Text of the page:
We spent the first part of our German Shorthaired Pointer “performance career” in NAVHDA. It was not until 2002 that we decided to “jump into horse-back field trials with both feet”. We studied the lines we admired and selected a stud dog, Sport’s See that Spekk (Spekk), whose lineage, qualities and characteristics blended and strengthened those of our bitch, FC AFC Billy Dee’s Blues in A (Blues). Both dogs were sired by Rockin Rollin Billy. This was the first litter we bred to specifically produce dogs that had the genetics to compete at the highest levels in the Field Trial world. We bred to produce outstanding bird dogs possessing extreme range and power, hoping to find one All Age dog in the litter.


The results of this breeding proved the pre-potency of Spekk and his ability to “throw run.” We have used him at stud several times since with outstanding results.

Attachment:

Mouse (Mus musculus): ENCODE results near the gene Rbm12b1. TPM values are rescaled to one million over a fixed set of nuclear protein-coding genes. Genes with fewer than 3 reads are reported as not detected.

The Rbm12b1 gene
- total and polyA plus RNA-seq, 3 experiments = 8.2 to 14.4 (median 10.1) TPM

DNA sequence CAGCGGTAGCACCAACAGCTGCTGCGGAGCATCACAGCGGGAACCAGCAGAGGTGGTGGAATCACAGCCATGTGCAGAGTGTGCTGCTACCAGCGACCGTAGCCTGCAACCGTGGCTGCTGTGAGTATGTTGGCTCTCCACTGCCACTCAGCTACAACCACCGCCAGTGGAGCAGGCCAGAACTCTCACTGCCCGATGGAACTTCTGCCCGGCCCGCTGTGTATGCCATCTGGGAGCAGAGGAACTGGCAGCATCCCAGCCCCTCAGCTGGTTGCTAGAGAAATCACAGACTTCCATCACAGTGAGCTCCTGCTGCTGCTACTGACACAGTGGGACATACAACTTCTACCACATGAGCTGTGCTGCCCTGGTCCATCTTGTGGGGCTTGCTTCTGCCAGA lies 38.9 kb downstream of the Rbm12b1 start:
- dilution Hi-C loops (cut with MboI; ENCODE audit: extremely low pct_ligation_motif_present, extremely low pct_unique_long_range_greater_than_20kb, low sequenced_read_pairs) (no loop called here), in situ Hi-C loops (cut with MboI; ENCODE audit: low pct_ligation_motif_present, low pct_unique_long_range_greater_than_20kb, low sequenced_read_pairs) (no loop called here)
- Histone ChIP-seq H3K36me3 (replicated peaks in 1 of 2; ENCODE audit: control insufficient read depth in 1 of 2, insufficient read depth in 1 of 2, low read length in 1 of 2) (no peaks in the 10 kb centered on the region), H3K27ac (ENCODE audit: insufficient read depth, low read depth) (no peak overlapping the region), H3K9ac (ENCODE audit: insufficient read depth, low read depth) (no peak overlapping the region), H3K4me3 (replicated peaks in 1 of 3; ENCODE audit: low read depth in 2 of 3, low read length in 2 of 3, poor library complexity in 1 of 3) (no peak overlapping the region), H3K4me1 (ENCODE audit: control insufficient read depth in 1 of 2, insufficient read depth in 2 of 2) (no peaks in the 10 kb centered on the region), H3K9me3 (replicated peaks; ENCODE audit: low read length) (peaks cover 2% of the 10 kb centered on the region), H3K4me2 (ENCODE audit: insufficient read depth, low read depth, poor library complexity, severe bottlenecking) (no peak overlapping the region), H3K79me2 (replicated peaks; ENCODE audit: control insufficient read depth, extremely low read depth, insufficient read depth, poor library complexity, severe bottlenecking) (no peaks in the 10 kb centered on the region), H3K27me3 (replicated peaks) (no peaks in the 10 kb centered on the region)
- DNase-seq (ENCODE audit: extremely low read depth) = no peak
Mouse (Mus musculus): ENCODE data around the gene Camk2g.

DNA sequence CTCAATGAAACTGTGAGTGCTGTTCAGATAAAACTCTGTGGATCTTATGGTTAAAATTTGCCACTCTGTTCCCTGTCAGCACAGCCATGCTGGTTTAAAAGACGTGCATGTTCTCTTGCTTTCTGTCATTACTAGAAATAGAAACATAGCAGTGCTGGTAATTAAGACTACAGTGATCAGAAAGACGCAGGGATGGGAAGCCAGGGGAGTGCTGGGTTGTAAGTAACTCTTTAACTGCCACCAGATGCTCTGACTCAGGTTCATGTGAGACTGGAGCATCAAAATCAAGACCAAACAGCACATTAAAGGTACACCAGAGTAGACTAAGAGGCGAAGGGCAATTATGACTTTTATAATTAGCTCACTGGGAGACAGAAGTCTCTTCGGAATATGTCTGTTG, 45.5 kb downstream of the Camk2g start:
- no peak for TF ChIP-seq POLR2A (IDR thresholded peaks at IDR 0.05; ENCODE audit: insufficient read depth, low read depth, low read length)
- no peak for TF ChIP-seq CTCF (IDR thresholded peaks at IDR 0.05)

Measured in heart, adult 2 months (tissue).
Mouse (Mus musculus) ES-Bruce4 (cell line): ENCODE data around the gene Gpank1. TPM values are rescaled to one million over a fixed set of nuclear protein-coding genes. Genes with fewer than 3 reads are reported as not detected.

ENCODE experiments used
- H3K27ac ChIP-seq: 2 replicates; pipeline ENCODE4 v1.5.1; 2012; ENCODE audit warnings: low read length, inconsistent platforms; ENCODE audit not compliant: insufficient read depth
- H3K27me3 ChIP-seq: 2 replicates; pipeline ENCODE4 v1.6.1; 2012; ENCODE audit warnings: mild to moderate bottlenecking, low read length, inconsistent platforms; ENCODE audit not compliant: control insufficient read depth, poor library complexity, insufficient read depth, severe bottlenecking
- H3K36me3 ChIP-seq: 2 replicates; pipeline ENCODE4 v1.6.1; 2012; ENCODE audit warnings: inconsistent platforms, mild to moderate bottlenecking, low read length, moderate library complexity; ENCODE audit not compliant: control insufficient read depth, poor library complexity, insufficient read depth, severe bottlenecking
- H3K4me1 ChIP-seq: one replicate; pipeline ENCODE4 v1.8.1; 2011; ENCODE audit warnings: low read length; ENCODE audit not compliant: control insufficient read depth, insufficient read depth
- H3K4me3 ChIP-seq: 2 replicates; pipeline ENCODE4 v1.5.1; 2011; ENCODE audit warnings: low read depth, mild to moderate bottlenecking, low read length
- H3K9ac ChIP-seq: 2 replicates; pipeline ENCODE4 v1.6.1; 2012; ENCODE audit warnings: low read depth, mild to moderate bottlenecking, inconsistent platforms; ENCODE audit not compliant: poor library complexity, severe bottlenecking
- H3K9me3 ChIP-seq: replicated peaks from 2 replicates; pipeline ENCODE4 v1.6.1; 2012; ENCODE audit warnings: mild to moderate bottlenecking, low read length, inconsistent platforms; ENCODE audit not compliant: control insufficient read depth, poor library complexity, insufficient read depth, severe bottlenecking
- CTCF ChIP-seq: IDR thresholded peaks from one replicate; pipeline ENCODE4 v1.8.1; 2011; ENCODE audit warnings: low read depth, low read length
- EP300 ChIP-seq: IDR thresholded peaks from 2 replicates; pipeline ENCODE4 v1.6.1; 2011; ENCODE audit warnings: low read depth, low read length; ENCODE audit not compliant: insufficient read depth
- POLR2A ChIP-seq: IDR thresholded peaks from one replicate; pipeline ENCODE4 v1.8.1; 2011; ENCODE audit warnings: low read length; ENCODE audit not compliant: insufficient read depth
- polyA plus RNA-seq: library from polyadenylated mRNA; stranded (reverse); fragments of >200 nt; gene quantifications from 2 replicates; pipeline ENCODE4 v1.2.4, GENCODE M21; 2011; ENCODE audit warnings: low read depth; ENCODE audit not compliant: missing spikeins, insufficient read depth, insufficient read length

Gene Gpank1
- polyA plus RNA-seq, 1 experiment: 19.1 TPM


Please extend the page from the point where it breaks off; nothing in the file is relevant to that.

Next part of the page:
Rare Achievement: a Litter with Three True All Age Dogs.


Our breeding selection in our first litter born May 2, 2003, far surpassed our highest expectations. There were three stand-out pups in this litter. They competed as true All Age dogs in hour long NGSPA field trial stakes.

  • Prairie Wind’s Comeuppance (Penny)..Won the GSPCA Futurity in 2004. Named NGSPA All Age Dog of the Year in 2007, being the youngest dog (four years old) to have done so, and earning the most points in recent history (14). Retired January, 2013.

  • FC Prairie Wind’s Zackly Right (Zack)..Placed third in the GSPCA Futurity in 2004. Finished Field Champion in All Age Stakes at four years of age. Many AA placements. Untimely death 2011. Zack is in the pedigree of many of our dogs today. His conformation caught the eye of a number of "show people" and he earned the title of "GSPCA Dual Sire of the Year" in 2013.

  • Prairie Wind’s Von Hulk (Griz).. Griz a “Super” All Age dog. He earned a number of AA NGSPA placements, National Champion 2009 NGPDA, and was OAA Runner-Up in the 2011 NGSPA Nationals. Retired January, 2013.

As they say, “the proof is in the pudding.” This first litter alone demonstrates we are on the right path. Those that have followed continue this path of excellence.